Young children being left unattended and teenagers gathering to gamble, drink and take drugs are typical images of a disadvantaged community such as Ban Na, where proper playground and activity spaces are lacking. The situation seems to have worsened with the COVID-19 pandemic, with the closure of schools leaving many children at home with no proper learning platforms.
The project entitled “Zero Hunger and Well-Being among All”, initiated by the Women’s Health Advocacy Foundation (WHAF), in partnership with UNDP through the “COVID-19 Socio-economic Response and Recovery Project” and financially supported by the Japanese Government aims to improve the learning environment within the community. The working team developed a free space into a lively “play and learn” yard providing a learning alley for children and youths. The learning activities are usually led by leaders of teenage mothers and volunteer teachers in the community. Every week, they organize a wide range of creative activities for children and youths such as painting, playing the drums and ukulele, vegetable gardening, making face mask strings, as well as teaching children how to stay well and live safely during the COVID-19 crisis.
The creation of the “play and learn” common space in the community has positively impacted the community members. The parents are interested in sending their children to participate in continuous activities. The children enjoy participating in the learning activities while the parents also gain relief from taking care of them when they cannot attend school during the COVID-19 crisis. Parents feel confident that their children will receive good quality care and are encouraged to develop properly through a variety of activities. In addition, this project also contributes to capacity building for single mothers in the community. They have developed skills by providing creative activities and age-suitable care for children according to the quality standard, learning more about child development and applying the knowledge gained to raise their own children and take care of other children in the community.
This “play and learn” yard has been developed not only to provide activities for children and youths but also an area for growing vegetables such as papaya, eggplant, basil, peppers, lemon, kale and cabbage. The vegetable harvest is then distributed to children and parents affected by the COVID-19 crisis as a simple way of mitigating its impact on food and income security.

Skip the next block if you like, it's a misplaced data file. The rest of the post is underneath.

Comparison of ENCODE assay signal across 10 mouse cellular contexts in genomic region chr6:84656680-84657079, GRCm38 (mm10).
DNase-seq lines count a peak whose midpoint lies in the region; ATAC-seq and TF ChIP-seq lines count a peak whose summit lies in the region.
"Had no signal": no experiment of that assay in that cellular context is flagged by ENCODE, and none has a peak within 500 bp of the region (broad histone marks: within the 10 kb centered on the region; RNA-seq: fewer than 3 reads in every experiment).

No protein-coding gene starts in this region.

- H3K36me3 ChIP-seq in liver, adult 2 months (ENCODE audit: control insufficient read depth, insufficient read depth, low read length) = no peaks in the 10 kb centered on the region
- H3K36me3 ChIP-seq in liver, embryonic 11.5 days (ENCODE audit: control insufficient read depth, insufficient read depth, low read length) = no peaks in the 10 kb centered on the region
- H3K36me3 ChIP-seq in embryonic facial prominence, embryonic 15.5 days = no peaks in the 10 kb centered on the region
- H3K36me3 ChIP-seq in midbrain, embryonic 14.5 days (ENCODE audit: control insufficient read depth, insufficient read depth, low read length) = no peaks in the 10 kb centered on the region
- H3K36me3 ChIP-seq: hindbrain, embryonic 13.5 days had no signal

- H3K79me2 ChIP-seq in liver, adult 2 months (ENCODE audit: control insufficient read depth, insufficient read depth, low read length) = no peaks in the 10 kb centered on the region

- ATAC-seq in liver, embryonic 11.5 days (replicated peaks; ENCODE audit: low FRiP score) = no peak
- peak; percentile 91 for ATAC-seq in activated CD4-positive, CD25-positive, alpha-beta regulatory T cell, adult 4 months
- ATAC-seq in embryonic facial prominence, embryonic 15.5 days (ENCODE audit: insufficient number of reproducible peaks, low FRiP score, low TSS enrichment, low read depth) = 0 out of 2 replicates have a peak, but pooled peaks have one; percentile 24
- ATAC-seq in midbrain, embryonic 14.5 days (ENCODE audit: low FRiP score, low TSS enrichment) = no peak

Laura, one of the members of the Baanna Municipal Council, said:
“At the ‘learn and play’ yard, children help to grow vegetables and distribute them to villagers suffering from COVID-19. It can help alleviate the problems of food supply, and there are always villagers who come to ask for vegetables here.”
Moreover, this “play and learn” yard is also a place for teenage mothers to gather and start alternative-income generating groups such as making snacks and fruit and vegetable juices for sale at restaurants in the community. They also plan to expand the market by contacting schools, government agencies and community cooperatives to display their products.
Namwhan, one of the teenage mothers who joined the group, said:
“I want to make some money to buy milk for my baby. Thank you for teaching me how to make sweets and juices, and for supporting me to have a career. When I am free from doing activities with the kids, I come here to make sweets and put them in boxes for sale.”
This project fosters the building of a positive community environment in addition to supporting the development of learning for children in the community. Such solidary and collaboration among community members has potential for sustainable market expansion and improvement in the quality of life for members of the Baan Na community.